Tips for Your Telepractice
We need to embrace these challenges and explore the possibilities to create effective treatment sessions. Here are some suggestions based on our experience and feedback from patients and families. Maintain the therapy frame, including a professional backdrop and follow the regular assessment format (active, compassionate and non-judgmental listening). Undoubtedly, some body language, and physical cues might be missed in telepractice, but a patient’s home situation and behavior in their natural environment can reveal an individual’s personal challenges. Seeing patients in their homes and their element, something akin to the age-old practice of home visits, adds a new dimension to the therapist-patient rapport. Visualizing a person within the context of their environment can increase active listening and enhance reciprocal communication. Clear and organized communication can improve doctor-patient relationship via telepractice. Allowing the appropriate amount of time and providing feedback are crucial elements for avoiding communication breakdowns. Communication needs to be empathetic, timely, open and free of judgment. Communication strategies should be tailored to individuals.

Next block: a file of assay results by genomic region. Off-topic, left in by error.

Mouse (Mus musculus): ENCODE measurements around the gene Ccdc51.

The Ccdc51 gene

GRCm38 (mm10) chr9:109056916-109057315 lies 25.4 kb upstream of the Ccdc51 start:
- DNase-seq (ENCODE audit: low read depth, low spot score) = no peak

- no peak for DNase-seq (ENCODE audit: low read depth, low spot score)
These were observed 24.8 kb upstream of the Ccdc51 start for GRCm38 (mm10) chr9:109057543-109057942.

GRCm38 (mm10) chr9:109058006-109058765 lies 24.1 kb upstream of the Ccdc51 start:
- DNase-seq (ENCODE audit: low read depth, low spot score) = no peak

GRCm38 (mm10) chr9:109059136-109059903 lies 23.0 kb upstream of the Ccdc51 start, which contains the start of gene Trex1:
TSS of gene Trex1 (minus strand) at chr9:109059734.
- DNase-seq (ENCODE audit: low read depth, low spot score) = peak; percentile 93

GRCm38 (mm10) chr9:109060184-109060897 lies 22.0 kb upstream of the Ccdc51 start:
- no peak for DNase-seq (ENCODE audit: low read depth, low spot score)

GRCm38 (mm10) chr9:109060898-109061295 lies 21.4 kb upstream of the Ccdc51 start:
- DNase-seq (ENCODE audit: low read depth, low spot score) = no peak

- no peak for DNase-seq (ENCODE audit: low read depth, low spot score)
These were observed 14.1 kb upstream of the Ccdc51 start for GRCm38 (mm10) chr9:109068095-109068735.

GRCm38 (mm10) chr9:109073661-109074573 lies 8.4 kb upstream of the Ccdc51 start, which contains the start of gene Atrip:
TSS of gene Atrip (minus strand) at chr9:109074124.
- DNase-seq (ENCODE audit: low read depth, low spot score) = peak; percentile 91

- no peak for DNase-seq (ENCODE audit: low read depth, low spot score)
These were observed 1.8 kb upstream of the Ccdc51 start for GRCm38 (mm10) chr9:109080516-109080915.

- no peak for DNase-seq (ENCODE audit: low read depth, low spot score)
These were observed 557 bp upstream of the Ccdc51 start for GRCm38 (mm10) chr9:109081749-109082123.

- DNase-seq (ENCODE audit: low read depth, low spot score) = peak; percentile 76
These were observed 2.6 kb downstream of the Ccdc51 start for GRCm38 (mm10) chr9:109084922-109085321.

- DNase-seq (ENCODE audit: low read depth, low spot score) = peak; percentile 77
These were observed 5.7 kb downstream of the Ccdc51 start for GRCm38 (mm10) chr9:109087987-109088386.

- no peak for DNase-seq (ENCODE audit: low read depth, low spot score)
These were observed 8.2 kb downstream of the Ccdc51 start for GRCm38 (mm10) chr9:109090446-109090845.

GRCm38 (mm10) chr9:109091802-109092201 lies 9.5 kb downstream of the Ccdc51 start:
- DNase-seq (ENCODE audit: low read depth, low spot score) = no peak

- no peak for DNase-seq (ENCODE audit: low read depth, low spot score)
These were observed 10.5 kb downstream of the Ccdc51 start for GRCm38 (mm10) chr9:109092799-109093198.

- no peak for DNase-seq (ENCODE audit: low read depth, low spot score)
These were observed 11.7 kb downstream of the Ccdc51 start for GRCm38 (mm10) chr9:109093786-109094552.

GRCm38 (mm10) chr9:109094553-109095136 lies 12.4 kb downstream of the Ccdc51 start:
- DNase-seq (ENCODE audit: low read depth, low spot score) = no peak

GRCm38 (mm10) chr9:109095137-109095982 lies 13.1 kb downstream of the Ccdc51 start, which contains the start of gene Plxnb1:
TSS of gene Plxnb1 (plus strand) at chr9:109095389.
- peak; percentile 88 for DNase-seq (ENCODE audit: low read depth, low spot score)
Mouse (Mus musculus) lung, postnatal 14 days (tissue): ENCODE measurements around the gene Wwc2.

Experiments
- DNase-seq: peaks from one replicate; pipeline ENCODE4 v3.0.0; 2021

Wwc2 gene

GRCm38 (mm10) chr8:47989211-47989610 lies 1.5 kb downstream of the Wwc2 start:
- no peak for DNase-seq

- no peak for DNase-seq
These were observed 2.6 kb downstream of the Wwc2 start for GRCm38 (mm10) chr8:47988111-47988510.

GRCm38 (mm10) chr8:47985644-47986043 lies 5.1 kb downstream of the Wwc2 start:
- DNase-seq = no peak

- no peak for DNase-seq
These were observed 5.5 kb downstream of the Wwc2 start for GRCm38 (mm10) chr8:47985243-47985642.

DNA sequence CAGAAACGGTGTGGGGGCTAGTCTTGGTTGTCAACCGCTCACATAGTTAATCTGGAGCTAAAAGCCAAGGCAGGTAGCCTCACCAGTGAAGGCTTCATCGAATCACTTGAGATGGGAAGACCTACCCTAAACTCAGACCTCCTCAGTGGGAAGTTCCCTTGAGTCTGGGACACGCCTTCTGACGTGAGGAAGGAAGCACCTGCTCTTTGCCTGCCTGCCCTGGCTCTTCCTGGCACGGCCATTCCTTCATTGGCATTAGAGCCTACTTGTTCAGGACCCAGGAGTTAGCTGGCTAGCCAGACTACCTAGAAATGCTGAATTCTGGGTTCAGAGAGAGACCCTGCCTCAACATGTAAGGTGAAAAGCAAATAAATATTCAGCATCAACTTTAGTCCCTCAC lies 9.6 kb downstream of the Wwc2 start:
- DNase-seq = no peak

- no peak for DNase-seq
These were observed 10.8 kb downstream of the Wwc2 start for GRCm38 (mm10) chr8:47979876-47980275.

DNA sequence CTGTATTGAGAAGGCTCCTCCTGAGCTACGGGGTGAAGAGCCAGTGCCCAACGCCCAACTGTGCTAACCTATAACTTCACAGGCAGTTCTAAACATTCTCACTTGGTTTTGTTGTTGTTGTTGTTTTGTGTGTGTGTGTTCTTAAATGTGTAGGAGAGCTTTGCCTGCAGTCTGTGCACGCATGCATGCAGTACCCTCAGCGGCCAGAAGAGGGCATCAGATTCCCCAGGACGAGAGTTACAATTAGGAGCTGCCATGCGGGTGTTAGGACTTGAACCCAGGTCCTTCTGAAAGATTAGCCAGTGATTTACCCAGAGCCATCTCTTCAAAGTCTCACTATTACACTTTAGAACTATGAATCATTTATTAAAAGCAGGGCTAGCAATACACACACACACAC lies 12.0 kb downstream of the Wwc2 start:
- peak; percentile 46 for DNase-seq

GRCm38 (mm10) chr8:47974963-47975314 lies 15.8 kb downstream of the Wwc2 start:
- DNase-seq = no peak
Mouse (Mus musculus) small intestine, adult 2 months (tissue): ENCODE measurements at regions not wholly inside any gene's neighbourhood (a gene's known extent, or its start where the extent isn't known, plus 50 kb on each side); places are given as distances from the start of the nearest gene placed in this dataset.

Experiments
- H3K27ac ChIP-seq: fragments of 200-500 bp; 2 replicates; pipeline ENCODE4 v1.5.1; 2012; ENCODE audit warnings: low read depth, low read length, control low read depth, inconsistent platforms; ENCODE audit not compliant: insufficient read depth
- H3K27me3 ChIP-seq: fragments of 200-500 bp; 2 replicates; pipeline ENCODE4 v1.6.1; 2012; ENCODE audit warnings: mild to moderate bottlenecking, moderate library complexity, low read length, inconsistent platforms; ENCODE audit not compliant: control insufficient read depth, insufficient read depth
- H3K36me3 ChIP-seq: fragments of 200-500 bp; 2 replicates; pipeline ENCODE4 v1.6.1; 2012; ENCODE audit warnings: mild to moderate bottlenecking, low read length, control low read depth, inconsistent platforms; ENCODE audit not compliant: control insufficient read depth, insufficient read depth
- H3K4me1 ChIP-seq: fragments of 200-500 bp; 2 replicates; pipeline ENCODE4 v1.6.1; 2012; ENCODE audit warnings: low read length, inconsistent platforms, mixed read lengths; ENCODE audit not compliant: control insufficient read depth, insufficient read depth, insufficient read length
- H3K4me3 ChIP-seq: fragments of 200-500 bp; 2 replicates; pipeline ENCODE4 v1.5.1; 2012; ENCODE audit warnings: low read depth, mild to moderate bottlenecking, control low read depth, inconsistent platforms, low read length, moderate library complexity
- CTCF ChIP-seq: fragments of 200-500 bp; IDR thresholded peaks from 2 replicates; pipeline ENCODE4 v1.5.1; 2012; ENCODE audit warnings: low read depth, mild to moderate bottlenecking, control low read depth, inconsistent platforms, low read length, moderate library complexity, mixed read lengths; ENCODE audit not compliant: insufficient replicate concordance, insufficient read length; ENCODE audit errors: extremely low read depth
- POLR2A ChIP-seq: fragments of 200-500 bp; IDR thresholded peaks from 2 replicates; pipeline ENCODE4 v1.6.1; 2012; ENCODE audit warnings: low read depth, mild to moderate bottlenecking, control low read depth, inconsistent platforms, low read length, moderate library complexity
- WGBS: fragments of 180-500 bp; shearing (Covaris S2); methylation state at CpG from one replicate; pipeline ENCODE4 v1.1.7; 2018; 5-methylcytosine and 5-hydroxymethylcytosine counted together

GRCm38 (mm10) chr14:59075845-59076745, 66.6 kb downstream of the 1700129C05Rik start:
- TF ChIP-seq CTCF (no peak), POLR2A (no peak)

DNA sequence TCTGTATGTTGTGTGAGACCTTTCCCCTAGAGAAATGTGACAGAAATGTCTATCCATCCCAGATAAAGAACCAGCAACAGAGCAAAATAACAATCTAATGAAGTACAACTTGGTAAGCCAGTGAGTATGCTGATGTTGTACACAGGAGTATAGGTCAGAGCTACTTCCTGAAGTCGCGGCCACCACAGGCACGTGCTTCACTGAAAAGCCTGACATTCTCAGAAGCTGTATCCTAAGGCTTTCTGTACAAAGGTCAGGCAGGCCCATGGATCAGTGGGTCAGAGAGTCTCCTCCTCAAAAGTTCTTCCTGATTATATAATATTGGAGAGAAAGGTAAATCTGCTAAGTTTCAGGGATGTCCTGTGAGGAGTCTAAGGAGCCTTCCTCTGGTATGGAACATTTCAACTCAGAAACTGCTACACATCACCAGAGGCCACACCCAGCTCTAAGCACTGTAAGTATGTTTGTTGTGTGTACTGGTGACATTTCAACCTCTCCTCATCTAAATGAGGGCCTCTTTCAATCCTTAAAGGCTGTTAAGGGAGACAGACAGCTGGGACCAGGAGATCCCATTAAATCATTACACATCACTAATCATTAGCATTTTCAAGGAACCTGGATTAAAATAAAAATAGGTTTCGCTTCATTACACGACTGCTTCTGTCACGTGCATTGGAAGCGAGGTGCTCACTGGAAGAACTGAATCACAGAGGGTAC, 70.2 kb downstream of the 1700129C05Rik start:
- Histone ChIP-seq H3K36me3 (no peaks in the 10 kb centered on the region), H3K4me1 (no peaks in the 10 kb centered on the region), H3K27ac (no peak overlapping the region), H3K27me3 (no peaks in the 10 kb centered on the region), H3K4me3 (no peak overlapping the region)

Embracing the Future of Mental Health
Before starting telehealth services, providers should establish an environment that will prevent physical exhaustion which will accumulate throughout the day. Evaluate the ergonomics of your setup and the proximity of materials you may need during the session). It is helpful to keep some extra time between sessions and maintain a list of the approved online platforms to provide options to your patients. Use high-quality headphones and microphones. In most video-based apps, by default, patients and providers see a small window on the screen, quite different from in-person settings.
It is vital to emphasize that seeing patients remotely instead of in-person is not a sign of helplessness due to this pandemic. It is an immediate support to those in need of mental health aid in the moment.
About the authors: